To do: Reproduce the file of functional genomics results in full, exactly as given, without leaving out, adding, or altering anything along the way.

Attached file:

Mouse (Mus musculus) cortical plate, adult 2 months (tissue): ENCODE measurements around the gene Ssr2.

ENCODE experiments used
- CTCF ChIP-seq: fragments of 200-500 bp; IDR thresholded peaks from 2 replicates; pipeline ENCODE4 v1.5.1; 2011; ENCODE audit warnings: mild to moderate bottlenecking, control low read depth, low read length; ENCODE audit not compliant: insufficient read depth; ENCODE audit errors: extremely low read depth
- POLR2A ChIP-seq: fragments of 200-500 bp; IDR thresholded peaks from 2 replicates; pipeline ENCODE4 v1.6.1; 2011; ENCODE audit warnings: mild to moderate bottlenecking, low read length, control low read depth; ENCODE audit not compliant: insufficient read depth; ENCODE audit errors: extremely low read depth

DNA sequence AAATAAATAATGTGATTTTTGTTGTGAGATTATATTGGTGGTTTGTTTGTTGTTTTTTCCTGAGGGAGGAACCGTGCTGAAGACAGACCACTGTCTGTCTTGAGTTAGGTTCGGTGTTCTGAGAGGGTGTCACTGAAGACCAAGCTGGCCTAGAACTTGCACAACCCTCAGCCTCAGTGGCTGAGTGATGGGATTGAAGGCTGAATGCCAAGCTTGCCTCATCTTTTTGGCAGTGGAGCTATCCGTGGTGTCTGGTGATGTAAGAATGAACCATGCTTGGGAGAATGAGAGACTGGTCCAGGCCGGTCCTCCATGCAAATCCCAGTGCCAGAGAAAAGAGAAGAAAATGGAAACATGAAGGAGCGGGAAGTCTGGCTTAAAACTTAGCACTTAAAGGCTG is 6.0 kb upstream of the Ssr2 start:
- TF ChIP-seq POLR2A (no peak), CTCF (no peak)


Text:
Mouse (Mus musculus) cortical plate, adult 2 months (tissue): ENCODE measurements around the gene Ssr2.

ENCODE experiments used
- CTCF ChIP-seq: fragments of 200-500 bp; IDR thresholded peaks from 2 replicates; pipeline ENCODE4 v1.5.1; 2011; ENCODE audit warnings: mild to moderate bottlenecking, control low read depth, low read length; ENCODE audit not compliant: insufficient read depth; ENCODE audit errors: extremely low read depth
- POLR2A ChIP-seq: fragments of 200-500 bp; IDR thresholded peaks from 2 replicates; pipeline ENCODE4 v1.6.1; 2011; ENCODE audit warnings: mild to moderate bottlenecking, low read length, control low read depth; ENCODE audit not compliant: insufficient read depth; ENCODE audit errors: extremely low read depth

DNA sequence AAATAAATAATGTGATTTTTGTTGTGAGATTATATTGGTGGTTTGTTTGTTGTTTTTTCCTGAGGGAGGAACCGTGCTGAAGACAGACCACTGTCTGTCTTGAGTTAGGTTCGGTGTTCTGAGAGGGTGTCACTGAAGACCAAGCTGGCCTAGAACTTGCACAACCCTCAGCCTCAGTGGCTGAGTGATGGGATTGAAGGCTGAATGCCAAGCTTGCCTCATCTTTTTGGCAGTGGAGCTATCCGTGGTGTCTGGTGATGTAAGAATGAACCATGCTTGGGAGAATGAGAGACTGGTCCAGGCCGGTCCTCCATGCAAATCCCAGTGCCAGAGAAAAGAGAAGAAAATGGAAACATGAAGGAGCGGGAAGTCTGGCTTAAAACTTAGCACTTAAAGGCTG is 6.0 kb upstream of the Ssr2 start:
- TF ChIP-seq POLR2A (no peak), CTCF (no peak)